Once you get the written confirmation of your cancelation in the mail or by email, keep a copy of it in your files. Sometimes mistakes will happen, and credit card companies may try to come after you for charges on an account that you’ve already closed. Having the written, dated confirmation on file is your protection in such a situation.

Close your longest-standing credit cards
When you’re choosing between which accounts to close, you should definitely opt for leaving your one or two longest-standing credit cards on file open. Not sure which cards these are? Pull a copy of your credit report, and compare the opening dates for various credit card accounts.

Because a large percentage of your credit score is based on how long you have maintained a credit history, leaving your oldest accounts open is a good idea. Even if these accounts have a slightly higher APR, you can just use them minimally while paying off the balance each month to benefit from the earlier opening date on your credit score.

Leave it to chance
Don’t assume that a credit card account will be canceled for you when you pay the balance down to zero. Even if you never use a card once you get it, you could still owe some maintenance fees on the card. Besides, a credit card company won’t close the account for you automatically! You have to be proactive about closing the accounts that you want to get rid of.

Assume it’s off your credit report
After you close a credit card account, it’s a good idea to pull a copy of your credit report two or three months later to make sure that the account is marked closed on your report. If not, call the credit reporting company and the credit card company to get the information up to date as soon as possible.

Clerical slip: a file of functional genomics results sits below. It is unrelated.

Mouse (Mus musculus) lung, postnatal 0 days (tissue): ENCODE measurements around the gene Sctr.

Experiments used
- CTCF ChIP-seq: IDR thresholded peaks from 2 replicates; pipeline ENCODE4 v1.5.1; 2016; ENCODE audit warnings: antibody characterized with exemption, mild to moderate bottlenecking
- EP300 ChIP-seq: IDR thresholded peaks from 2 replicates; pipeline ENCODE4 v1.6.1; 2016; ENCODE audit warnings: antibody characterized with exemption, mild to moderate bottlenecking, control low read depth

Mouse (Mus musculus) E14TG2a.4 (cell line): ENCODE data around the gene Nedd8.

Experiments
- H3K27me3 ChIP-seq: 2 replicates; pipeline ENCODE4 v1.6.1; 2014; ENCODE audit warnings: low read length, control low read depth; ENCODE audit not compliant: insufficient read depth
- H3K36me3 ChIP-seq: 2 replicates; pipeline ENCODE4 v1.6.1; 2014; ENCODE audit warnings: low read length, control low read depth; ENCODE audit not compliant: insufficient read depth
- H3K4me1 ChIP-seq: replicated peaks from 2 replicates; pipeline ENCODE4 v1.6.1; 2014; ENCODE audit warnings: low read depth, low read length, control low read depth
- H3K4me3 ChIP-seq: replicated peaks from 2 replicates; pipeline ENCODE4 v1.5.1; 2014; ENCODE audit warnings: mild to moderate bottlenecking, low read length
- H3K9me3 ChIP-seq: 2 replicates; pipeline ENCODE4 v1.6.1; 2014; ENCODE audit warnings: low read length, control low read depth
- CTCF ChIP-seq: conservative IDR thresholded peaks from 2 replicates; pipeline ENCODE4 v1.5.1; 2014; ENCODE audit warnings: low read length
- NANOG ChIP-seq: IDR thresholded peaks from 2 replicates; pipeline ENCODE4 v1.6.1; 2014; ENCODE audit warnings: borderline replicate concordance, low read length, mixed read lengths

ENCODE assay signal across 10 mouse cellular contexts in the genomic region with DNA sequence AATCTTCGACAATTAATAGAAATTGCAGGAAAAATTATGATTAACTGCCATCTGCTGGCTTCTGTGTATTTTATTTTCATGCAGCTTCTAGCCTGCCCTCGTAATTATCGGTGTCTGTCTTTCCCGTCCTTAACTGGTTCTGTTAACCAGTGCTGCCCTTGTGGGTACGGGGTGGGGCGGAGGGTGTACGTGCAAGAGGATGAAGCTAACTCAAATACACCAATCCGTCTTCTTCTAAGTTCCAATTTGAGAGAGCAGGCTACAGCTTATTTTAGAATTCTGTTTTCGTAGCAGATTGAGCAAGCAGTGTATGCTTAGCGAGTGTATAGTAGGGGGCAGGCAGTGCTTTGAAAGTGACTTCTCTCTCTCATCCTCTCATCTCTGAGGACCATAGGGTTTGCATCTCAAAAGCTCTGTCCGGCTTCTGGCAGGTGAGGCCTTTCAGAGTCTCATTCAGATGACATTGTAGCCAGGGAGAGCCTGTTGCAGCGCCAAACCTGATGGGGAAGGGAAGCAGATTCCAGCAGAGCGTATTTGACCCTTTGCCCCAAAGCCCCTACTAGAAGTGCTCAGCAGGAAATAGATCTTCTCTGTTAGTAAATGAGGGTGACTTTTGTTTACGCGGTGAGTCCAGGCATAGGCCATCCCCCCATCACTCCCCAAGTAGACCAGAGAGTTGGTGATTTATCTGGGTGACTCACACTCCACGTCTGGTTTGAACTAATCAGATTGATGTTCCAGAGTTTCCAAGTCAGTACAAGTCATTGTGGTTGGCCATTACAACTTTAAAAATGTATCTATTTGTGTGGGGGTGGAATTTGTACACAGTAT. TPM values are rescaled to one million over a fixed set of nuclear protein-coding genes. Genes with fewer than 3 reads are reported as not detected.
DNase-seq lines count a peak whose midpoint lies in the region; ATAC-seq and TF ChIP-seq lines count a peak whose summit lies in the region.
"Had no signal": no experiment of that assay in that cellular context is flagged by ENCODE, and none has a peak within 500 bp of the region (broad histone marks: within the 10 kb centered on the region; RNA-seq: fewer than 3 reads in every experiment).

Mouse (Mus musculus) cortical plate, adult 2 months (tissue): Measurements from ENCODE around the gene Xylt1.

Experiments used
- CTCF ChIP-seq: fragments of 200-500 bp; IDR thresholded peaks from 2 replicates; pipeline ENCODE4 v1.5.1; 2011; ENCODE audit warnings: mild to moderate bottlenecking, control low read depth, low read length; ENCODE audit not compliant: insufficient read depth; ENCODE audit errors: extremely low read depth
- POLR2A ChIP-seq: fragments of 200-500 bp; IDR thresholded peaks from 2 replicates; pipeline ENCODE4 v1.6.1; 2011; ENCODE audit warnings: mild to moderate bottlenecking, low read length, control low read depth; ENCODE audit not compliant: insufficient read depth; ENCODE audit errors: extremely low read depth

Using these easy do’s and don’ts, you can close your credit card accounts properly. Just make sure you’re using the credit you do have wisely, and you’ll build a better financial future for yourself.

Daniela Baker, blogs on CreditDonkey about credit card applications and deals. She welcomes your comment and looks forward to you visiting her blog.

3 thoughts on “Do’s and Don’ts of Closing a Credit Card Account

  1. Joke on me when I read your article :) lol. So here is the story: I got my very first credit card over ten years ago in my first year college. It was a CIBC Dividend visa card. I moved on to use other credit cards due to the rewards they offer. I’ve always been told not to cancel your credit card with the longest history as it positively contributes to your credit score so even though I haven’t used this visa for years, I just kept it. Then I had enough, the idea of having four credit cards bothered me (way too many). Since I haven’t used this one for years (and I have bumped it down to a $500 credit limit) and don’t plan to ever use it again, I wanted to cancel it. I called CIBC to do just that. With very much convincing from the individual I spoke to, I ended up agreeing for them to send me a new pin (it’s a chip card and I ‘lost’ the pin since I don’t ever plan on using it) so I could use it (though I don’t ever plan on using it again). Silly me…I just couldn’t let go of my very first credit card, it’s been with me for over ten years :).

  2. You just included one of my mistakes in the list. When I transferred my balance from my other card to the new one and it was paid off, I thought it will automatically close but I was wrong. I only realized it when I requested for a copy of my credit report. Lesson learned.